The next piece to my Fastlane puzzle will be getting some sort of continuous integration component. Maybe next year.
Plain Old NSURLSession
You’ll notice that I’m not using a networking library like AlamoFire or similar. For most of the projects I am working on, I don’t need the extra overhead those libraries offer me. I tend to put each network request in its own Swift class and make them return an RxSwift Observable. I then have a parent class that will vend those request classes out. I may write about this more in the future, if enough people ask nicely.
The iPad Pro went on sale this week. I picked one up at my local store, though my Pencil and keyboard case won’t ship for another few weeks.
I haven’t been this fascinated by a new device since the original iPad was released back in 2010. That is the device that got me re-energized to build my own iOS products after frustrations with the original incarnations of the iPhone App Store. My mind has been racing for weeks about ideas for this thing. There’s just one problem: I don’t understand why the device exists.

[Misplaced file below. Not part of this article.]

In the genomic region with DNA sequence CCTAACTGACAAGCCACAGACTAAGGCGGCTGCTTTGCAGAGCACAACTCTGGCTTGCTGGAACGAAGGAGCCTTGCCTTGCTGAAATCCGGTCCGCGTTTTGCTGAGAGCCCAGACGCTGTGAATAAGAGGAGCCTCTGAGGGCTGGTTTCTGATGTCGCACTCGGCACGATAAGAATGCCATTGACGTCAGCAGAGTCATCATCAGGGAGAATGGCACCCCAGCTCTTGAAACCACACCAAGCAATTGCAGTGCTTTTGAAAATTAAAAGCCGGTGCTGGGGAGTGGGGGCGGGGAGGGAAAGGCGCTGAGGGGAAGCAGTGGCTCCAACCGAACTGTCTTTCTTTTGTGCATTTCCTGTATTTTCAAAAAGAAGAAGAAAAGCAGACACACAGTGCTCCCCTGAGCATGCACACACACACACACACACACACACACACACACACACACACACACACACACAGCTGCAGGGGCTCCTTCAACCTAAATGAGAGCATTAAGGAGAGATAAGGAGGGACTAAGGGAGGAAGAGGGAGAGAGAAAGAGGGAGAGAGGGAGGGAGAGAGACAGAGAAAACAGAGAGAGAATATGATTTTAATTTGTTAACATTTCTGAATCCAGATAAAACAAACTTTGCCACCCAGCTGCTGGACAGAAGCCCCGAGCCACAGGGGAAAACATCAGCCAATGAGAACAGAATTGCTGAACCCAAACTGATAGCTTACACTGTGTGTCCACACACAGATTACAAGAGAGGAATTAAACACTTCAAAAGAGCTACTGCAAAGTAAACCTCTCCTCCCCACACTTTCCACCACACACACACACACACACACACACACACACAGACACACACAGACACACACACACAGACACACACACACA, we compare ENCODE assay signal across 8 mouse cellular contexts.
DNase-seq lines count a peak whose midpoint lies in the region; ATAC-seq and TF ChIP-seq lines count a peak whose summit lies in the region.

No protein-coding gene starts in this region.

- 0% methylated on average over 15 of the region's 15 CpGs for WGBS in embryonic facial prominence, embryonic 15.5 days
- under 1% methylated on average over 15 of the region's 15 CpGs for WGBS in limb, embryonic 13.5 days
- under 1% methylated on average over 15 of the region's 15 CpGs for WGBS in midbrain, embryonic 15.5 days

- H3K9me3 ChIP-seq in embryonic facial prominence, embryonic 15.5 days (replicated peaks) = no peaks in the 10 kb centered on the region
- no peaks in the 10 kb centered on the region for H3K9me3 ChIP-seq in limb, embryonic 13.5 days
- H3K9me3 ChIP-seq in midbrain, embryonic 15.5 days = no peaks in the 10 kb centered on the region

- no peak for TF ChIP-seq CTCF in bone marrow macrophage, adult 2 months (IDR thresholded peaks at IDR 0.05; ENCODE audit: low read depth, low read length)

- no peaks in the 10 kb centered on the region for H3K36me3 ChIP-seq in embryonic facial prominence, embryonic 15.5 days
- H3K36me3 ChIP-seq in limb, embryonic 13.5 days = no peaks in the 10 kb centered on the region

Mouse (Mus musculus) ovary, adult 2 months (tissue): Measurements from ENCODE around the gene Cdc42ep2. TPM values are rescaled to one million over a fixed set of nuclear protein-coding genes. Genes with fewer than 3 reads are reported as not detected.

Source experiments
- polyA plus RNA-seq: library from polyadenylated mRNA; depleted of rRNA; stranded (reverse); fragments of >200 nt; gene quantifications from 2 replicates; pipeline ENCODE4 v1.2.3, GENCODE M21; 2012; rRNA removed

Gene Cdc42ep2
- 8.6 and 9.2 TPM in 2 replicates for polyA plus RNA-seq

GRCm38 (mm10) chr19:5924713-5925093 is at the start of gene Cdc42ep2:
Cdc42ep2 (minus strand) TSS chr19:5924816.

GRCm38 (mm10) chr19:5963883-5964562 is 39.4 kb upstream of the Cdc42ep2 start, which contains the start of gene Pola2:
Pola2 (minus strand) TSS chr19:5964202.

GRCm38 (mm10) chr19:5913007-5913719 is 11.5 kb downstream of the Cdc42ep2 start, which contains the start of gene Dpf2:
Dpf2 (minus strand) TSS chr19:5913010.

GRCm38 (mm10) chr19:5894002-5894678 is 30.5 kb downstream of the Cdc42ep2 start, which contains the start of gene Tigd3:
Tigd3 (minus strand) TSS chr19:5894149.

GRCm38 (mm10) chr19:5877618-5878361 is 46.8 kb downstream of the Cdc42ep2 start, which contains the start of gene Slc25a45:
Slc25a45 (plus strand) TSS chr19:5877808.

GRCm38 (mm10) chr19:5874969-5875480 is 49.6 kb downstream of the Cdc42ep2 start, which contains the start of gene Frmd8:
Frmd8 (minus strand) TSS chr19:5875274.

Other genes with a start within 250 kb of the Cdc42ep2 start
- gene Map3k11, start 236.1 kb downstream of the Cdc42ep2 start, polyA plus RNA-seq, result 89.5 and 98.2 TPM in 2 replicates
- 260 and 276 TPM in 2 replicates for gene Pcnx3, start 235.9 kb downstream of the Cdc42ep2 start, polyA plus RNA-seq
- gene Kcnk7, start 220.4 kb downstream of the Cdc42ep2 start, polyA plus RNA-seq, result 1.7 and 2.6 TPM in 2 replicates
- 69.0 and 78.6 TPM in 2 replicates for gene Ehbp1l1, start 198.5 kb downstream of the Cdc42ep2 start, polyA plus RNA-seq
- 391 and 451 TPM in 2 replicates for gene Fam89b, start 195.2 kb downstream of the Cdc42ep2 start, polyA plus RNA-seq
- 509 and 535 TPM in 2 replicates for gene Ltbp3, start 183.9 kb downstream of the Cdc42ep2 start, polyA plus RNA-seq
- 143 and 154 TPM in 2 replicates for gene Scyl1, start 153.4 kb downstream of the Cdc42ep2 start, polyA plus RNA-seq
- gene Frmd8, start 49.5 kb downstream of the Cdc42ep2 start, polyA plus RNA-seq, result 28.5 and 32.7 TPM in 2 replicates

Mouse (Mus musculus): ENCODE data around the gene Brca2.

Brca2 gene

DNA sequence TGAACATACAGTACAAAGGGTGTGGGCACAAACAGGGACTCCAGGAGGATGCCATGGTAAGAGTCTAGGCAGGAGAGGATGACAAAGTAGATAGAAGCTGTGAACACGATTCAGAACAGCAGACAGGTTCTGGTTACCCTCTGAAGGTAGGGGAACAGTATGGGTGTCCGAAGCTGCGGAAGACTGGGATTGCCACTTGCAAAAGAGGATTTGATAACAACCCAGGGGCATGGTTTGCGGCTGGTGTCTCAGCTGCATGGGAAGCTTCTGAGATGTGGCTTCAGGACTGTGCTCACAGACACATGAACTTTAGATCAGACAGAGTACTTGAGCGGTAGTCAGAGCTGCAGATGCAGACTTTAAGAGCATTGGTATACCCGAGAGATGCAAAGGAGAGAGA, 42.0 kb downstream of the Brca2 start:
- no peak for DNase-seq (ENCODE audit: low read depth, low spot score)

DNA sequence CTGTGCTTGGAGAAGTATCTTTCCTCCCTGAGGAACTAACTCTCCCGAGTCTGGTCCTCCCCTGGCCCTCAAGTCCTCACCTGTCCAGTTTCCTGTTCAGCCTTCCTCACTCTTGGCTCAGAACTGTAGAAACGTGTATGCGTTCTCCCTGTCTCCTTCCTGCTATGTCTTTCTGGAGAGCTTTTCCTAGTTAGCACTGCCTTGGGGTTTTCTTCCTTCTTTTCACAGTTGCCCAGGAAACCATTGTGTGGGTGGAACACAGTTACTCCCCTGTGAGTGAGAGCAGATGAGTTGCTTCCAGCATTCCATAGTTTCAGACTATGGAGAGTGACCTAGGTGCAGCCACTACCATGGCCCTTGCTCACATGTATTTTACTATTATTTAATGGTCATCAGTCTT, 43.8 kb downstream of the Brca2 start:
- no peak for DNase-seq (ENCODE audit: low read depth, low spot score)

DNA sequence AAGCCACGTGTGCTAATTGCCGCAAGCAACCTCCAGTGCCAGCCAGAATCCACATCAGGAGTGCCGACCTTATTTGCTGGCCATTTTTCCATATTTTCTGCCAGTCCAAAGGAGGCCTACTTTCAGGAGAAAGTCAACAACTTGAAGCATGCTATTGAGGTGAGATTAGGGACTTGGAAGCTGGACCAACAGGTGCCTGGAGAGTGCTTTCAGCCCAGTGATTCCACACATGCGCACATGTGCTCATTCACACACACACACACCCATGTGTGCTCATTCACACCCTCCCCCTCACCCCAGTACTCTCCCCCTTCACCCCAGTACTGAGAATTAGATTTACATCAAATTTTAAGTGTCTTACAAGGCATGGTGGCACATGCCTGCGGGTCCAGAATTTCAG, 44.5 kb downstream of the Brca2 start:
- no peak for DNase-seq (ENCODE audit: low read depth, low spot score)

I use my iPad mini 4 every single day in the morning and evening as my primary method for reading, watching TV in bed, and sniping at people on Twitter. I keep no work-related apps on it. It is my personal device that is designed to let me focus on things that don’t involve my day-to-day duties as a software developer.
According to interviews with Tim Cook over the last few days, Apple is positing the iPad Pro as a full-on replacement for a PC or Mac for “many, many people.”
“I think if you’re looking at a PC, why would you buy a PC anymore? No really, why would you buy one?”
“Yes, the iPad Pro is a replacement for a notebook or a desktop for many, many people. They will start using it and conclude they no longer need to use anything else, other than their phones.”
Apple wants to cast the larger iPad as where the puck is going when it comes to knowledge workers. The days of carrying around a laptop or having an iMac or Dell on your desk to do your job are a thing of the past with the powerful iPad Pro.
No doubt if you are someone at the executive level who spends most of his or her time in email or browsing the web, the iPad Pro will likely be a great product. With anyone outside of that email and browser bubble, I struggle with seeing how the device fits without a tanker ship of compromises.